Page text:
The whole time we are on this earth, many of us walk and live within inches of spiritual joy, comfort, excitement, and pleasure.  But we leave this world never experiencing them, or even knowing that they existed. And worse yet, we leave this world unprepared for the joys of heaven.

All because we refused God’s request to allow him to pick us up.

“Do not lay up for yourselves treasures on earth, where moth and rust destroy and where thieves break in and steal, but lay up for yourselves treasures in heaven, where neither moth nor rust destroys and where thieves do not break in and steal. For where your treasure is, there your heart will be also.” (Matthew 6:19-21) ESV

“As for the rich in this present age, charge them not to be haughty, nor set their hopes on the uncertainty of riches, but on God, who richly provides us with everything to enjoy. They are to do good, to be rich in good works, to be generous and ready to share, thus storing up treasure for themselves as a good foundation for the future, so that they may take hold of that which is truly life.” (1 Timothy 6:17-18) ESV

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By Helping Others, We Help Ourselves

Being afforded the opportunity to help Evvy, our 25-months-old granddaughter, learn new abilities provides some of the most treasured highlights of the time we spend together. I especially like intellectually challenging her.  I love to hear her speak new words for the first time, and to correctly use them in sentences. I love being surprised with her imagination and ingenuity.  I especially enjoy hearing her correctly express abstracts as she tells me how she feels. “That car scared me.” “I’m cold.” “I’m sleepy.” “I love you.”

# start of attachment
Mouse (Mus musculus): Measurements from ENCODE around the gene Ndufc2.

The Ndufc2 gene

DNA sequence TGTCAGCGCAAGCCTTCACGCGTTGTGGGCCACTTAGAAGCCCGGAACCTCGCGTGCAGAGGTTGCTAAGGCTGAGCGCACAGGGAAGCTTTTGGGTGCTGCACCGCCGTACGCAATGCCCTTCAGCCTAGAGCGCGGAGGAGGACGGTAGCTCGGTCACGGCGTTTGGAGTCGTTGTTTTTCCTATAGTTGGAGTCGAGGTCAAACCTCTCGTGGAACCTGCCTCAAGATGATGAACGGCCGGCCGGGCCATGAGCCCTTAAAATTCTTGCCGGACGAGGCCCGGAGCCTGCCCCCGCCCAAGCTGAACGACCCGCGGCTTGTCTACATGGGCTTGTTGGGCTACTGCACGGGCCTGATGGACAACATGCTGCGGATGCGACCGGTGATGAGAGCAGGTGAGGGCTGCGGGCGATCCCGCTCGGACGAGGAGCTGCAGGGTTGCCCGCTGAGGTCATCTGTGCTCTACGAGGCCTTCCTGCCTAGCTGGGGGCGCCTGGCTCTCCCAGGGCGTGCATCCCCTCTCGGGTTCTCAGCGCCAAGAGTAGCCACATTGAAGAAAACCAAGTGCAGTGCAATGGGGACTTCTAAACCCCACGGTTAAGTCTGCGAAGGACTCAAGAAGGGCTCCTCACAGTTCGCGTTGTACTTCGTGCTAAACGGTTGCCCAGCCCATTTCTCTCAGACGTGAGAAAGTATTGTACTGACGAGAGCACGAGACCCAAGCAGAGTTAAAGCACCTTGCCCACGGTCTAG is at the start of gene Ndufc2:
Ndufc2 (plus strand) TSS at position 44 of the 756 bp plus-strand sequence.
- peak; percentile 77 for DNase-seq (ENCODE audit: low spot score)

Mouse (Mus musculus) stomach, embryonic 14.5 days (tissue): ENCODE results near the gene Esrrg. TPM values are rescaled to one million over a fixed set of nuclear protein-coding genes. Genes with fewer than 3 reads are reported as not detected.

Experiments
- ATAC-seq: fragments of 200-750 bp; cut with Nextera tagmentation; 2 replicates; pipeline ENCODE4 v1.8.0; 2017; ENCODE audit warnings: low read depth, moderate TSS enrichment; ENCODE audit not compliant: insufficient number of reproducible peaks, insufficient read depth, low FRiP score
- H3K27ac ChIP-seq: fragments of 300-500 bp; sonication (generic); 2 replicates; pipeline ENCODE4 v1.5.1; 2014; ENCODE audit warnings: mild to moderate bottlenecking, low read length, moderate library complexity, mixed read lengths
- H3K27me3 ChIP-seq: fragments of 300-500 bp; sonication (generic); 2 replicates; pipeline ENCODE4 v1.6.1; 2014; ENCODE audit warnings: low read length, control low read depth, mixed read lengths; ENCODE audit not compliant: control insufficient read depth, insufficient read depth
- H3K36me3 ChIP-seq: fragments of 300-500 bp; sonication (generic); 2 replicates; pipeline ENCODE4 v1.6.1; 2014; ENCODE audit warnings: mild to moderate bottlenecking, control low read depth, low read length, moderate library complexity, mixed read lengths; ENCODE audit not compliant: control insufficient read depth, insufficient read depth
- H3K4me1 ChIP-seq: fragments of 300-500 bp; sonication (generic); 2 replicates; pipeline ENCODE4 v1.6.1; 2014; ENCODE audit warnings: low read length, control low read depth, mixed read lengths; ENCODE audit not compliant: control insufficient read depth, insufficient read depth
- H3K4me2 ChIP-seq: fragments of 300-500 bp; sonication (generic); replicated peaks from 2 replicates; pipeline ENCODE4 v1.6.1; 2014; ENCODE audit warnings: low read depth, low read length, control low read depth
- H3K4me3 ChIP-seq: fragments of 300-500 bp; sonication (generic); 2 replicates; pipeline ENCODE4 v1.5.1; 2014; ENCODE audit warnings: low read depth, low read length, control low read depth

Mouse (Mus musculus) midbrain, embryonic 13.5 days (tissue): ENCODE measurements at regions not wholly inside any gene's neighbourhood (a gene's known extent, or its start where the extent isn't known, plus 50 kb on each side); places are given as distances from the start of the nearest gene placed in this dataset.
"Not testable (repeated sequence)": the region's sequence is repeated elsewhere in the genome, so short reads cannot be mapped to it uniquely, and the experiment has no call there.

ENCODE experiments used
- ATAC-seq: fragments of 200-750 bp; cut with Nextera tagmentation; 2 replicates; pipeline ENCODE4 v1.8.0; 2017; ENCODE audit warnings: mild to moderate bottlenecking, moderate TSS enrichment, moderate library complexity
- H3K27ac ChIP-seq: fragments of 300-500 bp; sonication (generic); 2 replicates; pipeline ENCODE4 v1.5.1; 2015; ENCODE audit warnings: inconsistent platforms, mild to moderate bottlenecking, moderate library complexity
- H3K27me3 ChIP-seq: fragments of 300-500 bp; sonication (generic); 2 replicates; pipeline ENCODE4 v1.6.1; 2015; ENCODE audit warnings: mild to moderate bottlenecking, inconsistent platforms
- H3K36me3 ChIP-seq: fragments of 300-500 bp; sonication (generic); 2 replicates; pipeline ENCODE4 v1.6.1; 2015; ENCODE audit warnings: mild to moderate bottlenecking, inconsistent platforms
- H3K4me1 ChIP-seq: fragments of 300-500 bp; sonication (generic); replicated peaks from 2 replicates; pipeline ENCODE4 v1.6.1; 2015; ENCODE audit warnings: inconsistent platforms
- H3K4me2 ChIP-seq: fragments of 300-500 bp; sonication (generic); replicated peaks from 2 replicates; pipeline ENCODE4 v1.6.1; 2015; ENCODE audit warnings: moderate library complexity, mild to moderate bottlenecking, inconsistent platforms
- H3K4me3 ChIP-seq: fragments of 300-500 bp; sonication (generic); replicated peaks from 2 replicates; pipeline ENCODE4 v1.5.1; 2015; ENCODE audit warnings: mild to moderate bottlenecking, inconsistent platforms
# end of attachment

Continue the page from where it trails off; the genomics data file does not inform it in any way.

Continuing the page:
But I also like helping our granddaughter develop motor skills.  Several months ago, she learned to climb a ladder up to a barn hayloft which lies about 8 feet above the ground.  I always climb behind her for protection, and have always set her off the ladder onto the loft.  Today, she learned to dismount the ladder unaided.

Stair steps have been another issue.  For some time, our granddaughter has been able to both climb and descend steps, but only by holding onto a rail on one side, and my hand on the other. Today, she decided she would both ascend and descend a set of steps by herself.  She did not need Pa’s helping hand. She simply needed the railing to brace herself.  After about 15 trips up and down the steps, she could steadily go up them, but was very shaky in walking down. She had to turn sideways and hold to the railing with both hands.

At one point, Evvy decided she needed her baby to play on the steps with her.  I offered to hold the baby, but she insisted that she must carry her. To my surprise, Evvy steadily and confidently walked down the steps unaided.  The baby provided the balance she needed to accomplish her goal.

Everyone faces challenges and trials in life. Many times, we want to try to work our way through these episodes by ourselves. So, we shakily navigate the pathway unaided by a stronger hand, and unaccompanied by a friend or brother.